Educate me about Highway Guardrails

I’ve always been under the impression that guardrails are supposed to reduce injuries by keeping your vehicle on the road surface instead of in the woods, the river or the oncoming traffic in the other lane. Guardrails here in Maine are sturdy. The posts driven into the ground are similar to I beams and probably 6 to 8 inches wide. The rails themselves are about 12 to 14 inches high. It’s unusual for a passenger car to ever crash through one. Even many trailer trucks bounce off.

Last week I was driving through New York and Connecticut. Many of their guardrails use little posts - like the 2 x 4 metal studs used in interior office construction. And the “rail” itself has been replaced by 2 or 3 little strands of wire rope. From the dozens of gaps I saw, the ropes don’t hold too well. Seems more decorative than functional.

I had been under the impression that pretty much all aspects of highway construction were regulated by Federal standards.

What’s the Straight Dope? :confused:

It wouldn’t be have to be held to Federal standards unless it were a Federally funded road. Did you happen to notice, were these state or local roads perhaps?

All Interstate Highways I-81, I-84, etc.

Interstates are probably standardized, I couldn’t swear to. Even though I did work I-10 from Louisiana to Baytown. But since I haven’t worked on other interstates I have no comparison.
However, state highways (in Texas) aren’t what I’d call standard. There are state minimums across the state but regional requirements can vary from place to place.
I worked most of the southeast region of Texas and I can say from experience that specs changed depending on variables. Even though on average they were fairly consistent. Even a single road might sometimes change specs as we crossed county lines. (usually an upgrade)
Still, I think at minimum standards Texas has a pretty damned good set of highways.
I can’t say that I recall anything like what you’re describing.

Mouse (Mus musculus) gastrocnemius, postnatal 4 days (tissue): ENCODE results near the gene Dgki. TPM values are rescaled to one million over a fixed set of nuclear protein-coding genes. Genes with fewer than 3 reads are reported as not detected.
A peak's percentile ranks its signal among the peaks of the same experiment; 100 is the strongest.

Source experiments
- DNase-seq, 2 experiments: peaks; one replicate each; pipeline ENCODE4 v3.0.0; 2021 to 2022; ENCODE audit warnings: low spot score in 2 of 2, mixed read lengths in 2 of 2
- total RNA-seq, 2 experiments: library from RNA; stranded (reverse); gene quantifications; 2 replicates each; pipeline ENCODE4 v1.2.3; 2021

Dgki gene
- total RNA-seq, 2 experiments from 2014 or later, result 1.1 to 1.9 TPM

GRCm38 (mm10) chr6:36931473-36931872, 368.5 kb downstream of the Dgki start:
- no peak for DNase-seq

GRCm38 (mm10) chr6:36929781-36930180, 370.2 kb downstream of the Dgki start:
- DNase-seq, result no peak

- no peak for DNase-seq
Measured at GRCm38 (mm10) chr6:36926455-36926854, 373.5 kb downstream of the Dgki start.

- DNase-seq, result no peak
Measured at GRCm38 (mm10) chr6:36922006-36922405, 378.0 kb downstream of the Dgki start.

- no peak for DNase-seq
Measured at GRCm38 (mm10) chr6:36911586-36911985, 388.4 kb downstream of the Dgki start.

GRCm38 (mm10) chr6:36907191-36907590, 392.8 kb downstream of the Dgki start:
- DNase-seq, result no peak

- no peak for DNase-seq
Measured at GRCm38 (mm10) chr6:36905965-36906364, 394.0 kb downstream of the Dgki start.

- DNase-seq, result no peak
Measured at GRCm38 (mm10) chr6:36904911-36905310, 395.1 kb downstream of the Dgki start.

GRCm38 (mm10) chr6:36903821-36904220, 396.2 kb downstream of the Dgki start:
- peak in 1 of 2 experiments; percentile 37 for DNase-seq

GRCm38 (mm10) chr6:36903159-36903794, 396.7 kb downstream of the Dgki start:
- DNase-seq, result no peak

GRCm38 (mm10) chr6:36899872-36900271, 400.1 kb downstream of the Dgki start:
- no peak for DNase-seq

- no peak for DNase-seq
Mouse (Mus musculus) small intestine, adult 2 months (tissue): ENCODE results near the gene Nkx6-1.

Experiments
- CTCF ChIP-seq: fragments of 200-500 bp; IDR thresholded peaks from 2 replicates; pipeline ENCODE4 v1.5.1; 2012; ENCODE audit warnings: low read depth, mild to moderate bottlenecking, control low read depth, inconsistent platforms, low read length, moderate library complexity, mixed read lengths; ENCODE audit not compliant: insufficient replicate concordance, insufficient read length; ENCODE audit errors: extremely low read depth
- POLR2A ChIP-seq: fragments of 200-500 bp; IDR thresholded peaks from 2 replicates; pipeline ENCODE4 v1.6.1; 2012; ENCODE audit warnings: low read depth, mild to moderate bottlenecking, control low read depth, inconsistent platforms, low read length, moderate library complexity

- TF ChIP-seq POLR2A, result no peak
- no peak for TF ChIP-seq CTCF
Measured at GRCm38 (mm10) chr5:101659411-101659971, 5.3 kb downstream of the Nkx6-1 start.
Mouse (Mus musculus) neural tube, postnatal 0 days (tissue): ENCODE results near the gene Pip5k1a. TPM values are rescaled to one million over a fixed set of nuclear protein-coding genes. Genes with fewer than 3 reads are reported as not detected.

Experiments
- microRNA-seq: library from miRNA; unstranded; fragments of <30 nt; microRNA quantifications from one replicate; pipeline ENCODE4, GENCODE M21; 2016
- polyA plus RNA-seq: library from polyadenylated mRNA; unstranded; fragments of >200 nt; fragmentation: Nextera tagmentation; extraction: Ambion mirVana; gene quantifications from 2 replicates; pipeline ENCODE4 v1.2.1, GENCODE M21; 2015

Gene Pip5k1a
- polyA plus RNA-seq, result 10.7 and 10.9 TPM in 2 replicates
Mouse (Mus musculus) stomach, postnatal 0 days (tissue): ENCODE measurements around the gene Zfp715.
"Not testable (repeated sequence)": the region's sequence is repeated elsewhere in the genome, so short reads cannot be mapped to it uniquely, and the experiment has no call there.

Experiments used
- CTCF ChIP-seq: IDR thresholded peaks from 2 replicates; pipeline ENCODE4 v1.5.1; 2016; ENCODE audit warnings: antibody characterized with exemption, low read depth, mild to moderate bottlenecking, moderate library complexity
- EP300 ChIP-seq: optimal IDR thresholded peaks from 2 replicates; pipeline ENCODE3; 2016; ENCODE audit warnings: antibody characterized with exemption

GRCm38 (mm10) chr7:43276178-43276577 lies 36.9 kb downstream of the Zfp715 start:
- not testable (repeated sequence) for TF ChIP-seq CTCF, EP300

Sounds more like something a county might get away with.
Understand though, county and city have they’re own precincts and are usually below state requirements.

anyway, that’s my 2c worth :wink:

Where are you seeing this type of rail? Is it on the medians of a divided highway? They’ve just started using this light rail here in Austin. It’s not designed to physically prevent you from leaving the road like Metal Beam Guard Fence (used at bridges and steep drop-offs) does; the width of the median is adequate for that. It’s just supposed to prevent you from crossing the median either accidently (if you fell asleep it will wake you) or on purpose (people who illegally cut across for a u-turn). I’ve just dug around the TxDOT site looking for a cite but can’t find one. Lemme ask around and get back to you.

Here’s a brief (not horribly informative) TxDOT News Release about the installation of the median barrier.

And a second and a third.

Here is a Google cache (original seems to be gone) of an article about the apparent superiority of weak post over strong post systems. While it specifically addresses the “W” barrier, it mentions cable barriers, as well. I am guessing that weak post barriers and cable barriers do a better job of slowing and stopping a vehicle without inflicting as much “second crash” trauma to passengers, while a strong post barrier acts as a wall into which the vehicle smashes.

Improvements to the weak post guardrail

OK, more than you ever wanted to know. Search for “cavble median barrier” and you’ll get a whole slew of articles. Like this one about a study in Washington state.

So evidently they’re better at keeping cars from bouncing back onto the highway and crashing onto another car than traditional single slope safety rail or MBGF, which is interesting to know. And, yes, they do look flimsy, but keep in mind, they barriers aren’t designed to take a head on blow, generally cars and trucks hit the barrier at an glancing angle.

That should obviously be “cable median barrier”.

Well that’s just amazin. I assumed that the W barriers “had to be stronger” and therefore “safer”. Interesting to read the details and see why, in some cases, weaker is better.

Thanks! Another mystery solved.